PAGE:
- Family: Daisy Family – Compositae, subfamily Asteroideae
(formerly Aster Family – Asteraceae)
- Growing form: Perennial herb.
- Height: 5–30 cm (2–12 in.). Stem unbranched, almost glabrous, red. With runners, forming mat-like stands.
- Flower: Dioecious (male and female flowers on different individuals), female plants occurring more than male. Single flower-like capitula surrounded by involucral bracts. Capitulum lacks ray-florets; disk florets white or pink, tubular. Stamens 5. Gynoecium composed of 2 fused carpels. Involucral bracts overlapping, base usually greenish brown, glabrous–scantly haired, tip membranous, either tongue-like with quite tapering tip and white–pink (female shoots) or elliptic, round-tipped and white with yellowish brown dots (male shoots). Capitula 1–3 in a compact globose group, pedicels short and with glandular hairs .
- Leaves: In basal rosette and alternate on stem. Rosette leaf blade obovate, with quite tapering tip, glabrous, green on top, red particularly at base. Stem leaves 4–6, blade narrowly lanceolate, red-violet underside, uppermost with membranous tips.
- Fruit: Achene, crowned by a pappus of unbranched hairs.
- Habitat: Fell tundra moors, gravel slopes and solifluction.
- Flowering time: July–August.
- Endangerment: Endangered.
Antennaria nordhageniana (in English unnamed cat’s-foot, pussytoes or everlasting) internationally rare, a species that is native to northern Finland and Norway, and which doesn’t grow anywhere else in the world. Finnish stands are connected to the species’ other growing areas over the border in Norwegian Finnmark. The species grows very rarely in fell tundra moors, solifluction and gravels. Soon after the plant was described in Norway as a new species it was found in Finland, on Kovddoskaisi Fell, the highest fell that falls entirely within Finland. The species also grows in close proximity to Finland’s highest peak, Halti Fell, which is located at the Finnish-Norwegian border. There is still one stand on the Pais Fells in Utsjoki. All the stands are off the beaten track, so even many eager botanists have never seen the species. At the same time its lonely habitat protects its small population from human activity: it would probably disappear altogether if it was driven over a few times by quad bikes. A. nordhageniana is threatened in every country it grows in, and we in Finland have a great responsibility to ensure its survival.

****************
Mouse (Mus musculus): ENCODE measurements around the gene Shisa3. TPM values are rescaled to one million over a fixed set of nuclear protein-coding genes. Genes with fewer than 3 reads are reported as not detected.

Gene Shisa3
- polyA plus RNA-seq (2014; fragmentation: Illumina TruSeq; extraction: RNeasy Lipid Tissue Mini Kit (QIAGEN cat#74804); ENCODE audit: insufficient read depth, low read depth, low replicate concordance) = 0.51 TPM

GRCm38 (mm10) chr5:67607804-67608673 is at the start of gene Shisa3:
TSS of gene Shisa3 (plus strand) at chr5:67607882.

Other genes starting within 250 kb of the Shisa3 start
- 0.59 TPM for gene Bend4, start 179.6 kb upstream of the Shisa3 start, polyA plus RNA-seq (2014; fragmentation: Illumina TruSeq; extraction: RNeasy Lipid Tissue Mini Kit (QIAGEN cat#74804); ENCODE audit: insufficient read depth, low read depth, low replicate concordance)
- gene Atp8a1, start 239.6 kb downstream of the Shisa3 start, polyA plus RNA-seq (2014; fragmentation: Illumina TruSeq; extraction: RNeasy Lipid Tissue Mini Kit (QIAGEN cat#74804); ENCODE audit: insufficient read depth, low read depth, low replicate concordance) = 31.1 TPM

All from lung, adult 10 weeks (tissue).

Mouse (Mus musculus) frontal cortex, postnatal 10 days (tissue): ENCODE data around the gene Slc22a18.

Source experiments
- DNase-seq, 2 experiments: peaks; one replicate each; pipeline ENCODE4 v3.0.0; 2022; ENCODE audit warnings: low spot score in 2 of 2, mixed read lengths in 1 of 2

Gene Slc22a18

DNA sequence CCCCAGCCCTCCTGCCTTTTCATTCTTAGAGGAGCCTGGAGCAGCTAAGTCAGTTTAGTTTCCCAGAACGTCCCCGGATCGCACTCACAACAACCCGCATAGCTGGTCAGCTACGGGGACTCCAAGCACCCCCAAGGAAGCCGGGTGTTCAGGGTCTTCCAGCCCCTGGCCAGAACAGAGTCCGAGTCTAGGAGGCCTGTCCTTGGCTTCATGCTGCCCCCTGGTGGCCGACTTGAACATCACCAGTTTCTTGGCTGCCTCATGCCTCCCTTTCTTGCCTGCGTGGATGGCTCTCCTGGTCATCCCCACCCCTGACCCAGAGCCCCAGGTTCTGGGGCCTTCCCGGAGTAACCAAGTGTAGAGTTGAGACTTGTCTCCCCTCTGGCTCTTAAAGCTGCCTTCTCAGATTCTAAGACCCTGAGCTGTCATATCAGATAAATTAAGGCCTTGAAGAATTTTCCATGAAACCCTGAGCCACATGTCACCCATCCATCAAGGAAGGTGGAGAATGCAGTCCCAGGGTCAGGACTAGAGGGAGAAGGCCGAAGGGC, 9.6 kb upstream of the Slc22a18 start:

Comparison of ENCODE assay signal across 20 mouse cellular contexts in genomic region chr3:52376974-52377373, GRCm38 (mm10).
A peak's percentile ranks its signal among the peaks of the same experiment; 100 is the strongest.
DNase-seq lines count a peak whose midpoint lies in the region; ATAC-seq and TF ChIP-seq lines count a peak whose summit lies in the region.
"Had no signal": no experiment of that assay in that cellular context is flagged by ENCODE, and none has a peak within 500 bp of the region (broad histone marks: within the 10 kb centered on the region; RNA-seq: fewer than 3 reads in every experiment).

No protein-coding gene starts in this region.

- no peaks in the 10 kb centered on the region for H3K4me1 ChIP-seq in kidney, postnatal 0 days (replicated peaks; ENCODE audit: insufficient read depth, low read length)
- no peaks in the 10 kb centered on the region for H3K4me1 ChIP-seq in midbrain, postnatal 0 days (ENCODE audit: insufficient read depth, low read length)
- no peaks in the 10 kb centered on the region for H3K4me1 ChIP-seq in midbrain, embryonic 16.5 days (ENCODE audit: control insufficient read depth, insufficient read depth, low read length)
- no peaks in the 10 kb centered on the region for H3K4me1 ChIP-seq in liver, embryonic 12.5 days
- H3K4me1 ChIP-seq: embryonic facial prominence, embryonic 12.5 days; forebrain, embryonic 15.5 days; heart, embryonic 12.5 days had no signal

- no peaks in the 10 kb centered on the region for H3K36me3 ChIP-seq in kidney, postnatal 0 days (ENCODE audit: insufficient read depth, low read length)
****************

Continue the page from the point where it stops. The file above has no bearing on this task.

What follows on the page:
Like its close relatives, A. nordhageniana is dioecious, but it propogates itself like its other fell relatives, apomictically. One important identification marker is the colour of the tip of the capitulum’s scale-like leaves. Its involucral bracts are quite round-tipped and light-coloured, just like mountain everlasting (A. dioica), which grows in the same habitats and is common across Finland. The basal part of mountain everlasting’s involucral bracts are however hairy, while A. nordhageniana is glabrous. This lack of hair is typical of close relatives too: the underside of mountain everlasting’s leaves are densely felt-haired, but A. nordhageniana is almost glabrous. Alpine catsfoot (A. alpina group) is recognisable by its dark-tipped involucral bracts, and its leaves are usually hairy.